Are your taxes fair? Increasingly, Americans say no.
On Monday, both sides in the ideological battle over spending and taxes are seeking to reinforce the divide – with a 'red tape tower' and a federal taxpayer receipt.
We want flying cars, not creepy robots that take care of grandma, study says
Bloomberg's new $50 million gun safety push, one mom at a time
Boston Marathon: suspect arraigned in Boston bomb hoax (+video)
Malaysia Airlines Flight MH370: Robot sub back at work after false start (+video)
California fatal bus crash: Was FedEx truck cargo involved?
Subscribe Today to the Monitor
A new Gallup poll found that 55 percent of Americans think the federal income taxes they pay are fair. This is the lowest fairness grade the polling firm has found since 2001, and it's down from the 59 percent who said their tax bills were fair in 2012. But the decline from last year, while part of a general downward trend since 2003, is within the poll’s margin of error of plus or minus 4 percent.
Income level does not affect whether a person sees his or her taxes as fair, Gallup analyst Jeffrey Jones wrote. “The biggest differences are based on political affiliation, with Democrats and political liberals much more likely than Republicans and conservatives to believe their taxes were fair,” Mr. Jones said. For the current tax year, 70 percent of liberals, 59 percent of moderates, and 45 percent of conservatives believed the taxes they paid were fair.
On Monday, both sides in the ideological battle sought to reinforce the divide by presenting their cases on tax-funded spending. House Speaker John Boehner’s office posted a video of the speaker standing next to a “red tape tower” of regulations that's 20,000 pages high and seven feet tall. The tax code amounts to four such towers, he said.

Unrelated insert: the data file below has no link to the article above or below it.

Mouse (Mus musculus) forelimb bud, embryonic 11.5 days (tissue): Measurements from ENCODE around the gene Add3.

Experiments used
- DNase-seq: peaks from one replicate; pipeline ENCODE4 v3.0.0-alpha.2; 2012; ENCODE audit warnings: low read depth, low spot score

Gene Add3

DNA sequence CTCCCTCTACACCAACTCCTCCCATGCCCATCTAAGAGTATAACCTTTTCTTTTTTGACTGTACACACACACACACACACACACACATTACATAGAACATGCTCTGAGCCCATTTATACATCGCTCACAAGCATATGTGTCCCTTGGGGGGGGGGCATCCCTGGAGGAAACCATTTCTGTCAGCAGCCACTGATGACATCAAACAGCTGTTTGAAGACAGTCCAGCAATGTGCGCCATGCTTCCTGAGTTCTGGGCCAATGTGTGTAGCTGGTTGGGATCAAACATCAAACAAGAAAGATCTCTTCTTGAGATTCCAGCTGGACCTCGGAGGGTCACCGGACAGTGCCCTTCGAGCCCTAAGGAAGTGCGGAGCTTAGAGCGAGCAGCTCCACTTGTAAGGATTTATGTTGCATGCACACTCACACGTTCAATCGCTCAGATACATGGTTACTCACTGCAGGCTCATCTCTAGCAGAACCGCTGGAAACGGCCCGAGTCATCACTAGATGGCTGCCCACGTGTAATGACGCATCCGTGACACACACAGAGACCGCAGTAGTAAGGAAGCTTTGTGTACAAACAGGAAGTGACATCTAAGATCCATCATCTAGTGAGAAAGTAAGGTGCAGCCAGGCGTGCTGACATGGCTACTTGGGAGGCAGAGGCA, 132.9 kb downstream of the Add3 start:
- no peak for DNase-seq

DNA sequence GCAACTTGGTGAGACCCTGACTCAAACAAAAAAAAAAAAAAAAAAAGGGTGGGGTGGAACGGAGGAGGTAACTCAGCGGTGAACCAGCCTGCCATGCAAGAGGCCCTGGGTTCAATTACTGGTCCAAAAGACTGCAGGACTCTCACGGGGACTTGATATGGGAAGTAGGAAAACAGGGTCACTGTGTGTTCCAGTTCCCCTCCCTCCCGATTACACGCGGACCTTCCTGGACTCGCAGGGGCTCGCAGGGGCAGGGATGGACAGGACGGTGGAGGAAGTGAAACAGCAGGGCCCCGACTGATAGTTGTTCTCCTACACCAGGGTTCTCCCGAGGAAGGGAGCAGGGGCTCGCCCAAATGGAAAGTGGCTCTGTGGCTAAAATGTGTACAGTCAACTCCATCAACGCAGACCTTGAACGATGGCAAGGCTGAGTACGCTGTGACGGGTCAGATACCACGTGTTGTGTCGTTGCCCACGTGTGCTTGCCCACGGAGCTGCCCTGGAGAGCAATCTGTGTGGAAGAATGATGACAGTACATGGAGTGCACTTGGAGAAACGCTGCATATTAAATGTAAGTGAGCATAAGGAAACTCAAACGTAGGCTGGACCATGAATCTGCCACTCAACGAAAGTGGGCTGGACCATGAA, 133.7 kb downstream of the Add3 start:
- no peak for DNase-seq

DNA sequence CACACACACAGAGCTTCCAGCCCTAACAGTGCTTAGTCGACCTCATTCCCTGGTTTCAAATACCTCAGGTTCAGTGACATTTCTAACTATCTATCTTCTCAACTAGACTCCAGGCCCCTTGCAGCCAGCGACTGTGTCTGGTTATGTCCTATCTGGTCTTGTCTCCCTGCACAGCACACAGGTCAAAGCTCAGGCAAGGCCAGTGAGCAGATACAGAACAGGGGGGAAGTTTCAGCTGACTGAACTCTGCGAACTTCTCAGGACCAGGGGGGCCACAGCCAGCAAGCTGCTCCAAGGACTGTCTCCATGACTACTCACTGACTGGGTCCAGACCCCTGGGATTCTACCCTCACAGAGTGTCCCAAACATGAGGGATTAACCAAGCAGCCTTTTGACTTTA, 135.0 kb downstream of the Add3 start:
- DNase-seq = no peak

“Our tax code is a headache for families and workers, and it’s a nightmare for small business owners,” Mr. Boehner said. “That is why Republicans want to fix it.”
A more aggressive tax day message came from the National Republican Congressional Committee, which is charged with keeping the House in Republican hands in 2014. NRCC rapid response director Matt Gorman wrote, “As Americans file their taxes, Barack Obama, Nancy Pelosi, and their liberal allies are already writing their wasteful spending wish lists full of robo-squirrels, climate change musicals, and NASA video games.” The items Mr. Gorman cited were included in the “Wastebook 2012” from Sen. Tom Coburn (R) of Oklahoma.
- Weekly review of global news and ideas
- Balanced, insightful and trustworthy
- Subscribe in print or digital
- iOS 7.1.1 update released, amid Apple's likely earnings slowdown
- Why Israel may need to rethink its assumptions on Palestinian unity (+video)
- How a lab accident could revolutionize energy storage
- US troops arriving in Eastern Europe. Is it more than symbolic? (+video)
- Hillary Clinton says she's done with new memoir. When's it coming out? (+video)
By boosting the recycling of green glass and finding a new use for it, Ziad Abichaker rescued the Khalife family and their trade from the brink of extinction.
- E-cigarettes: what the FDA wants to regulate and what it doesn't
- NYPD community-building in the Twitterverse? Why it was a #epicfail. (+video)
- Tilt towards military unbalances Egypt's ultra-conservative Salafists (+video)
- Mount Everest avalanche: Sherpas reconsider their perilous profession (+video)
What happens when ordinary people decide to pay it forward? Extraordinary change...
The athlete-adventurer co-founded a relay run called One Run for Boston that started in Los Angeles and ended at the marathon finish line to raise funds for victims.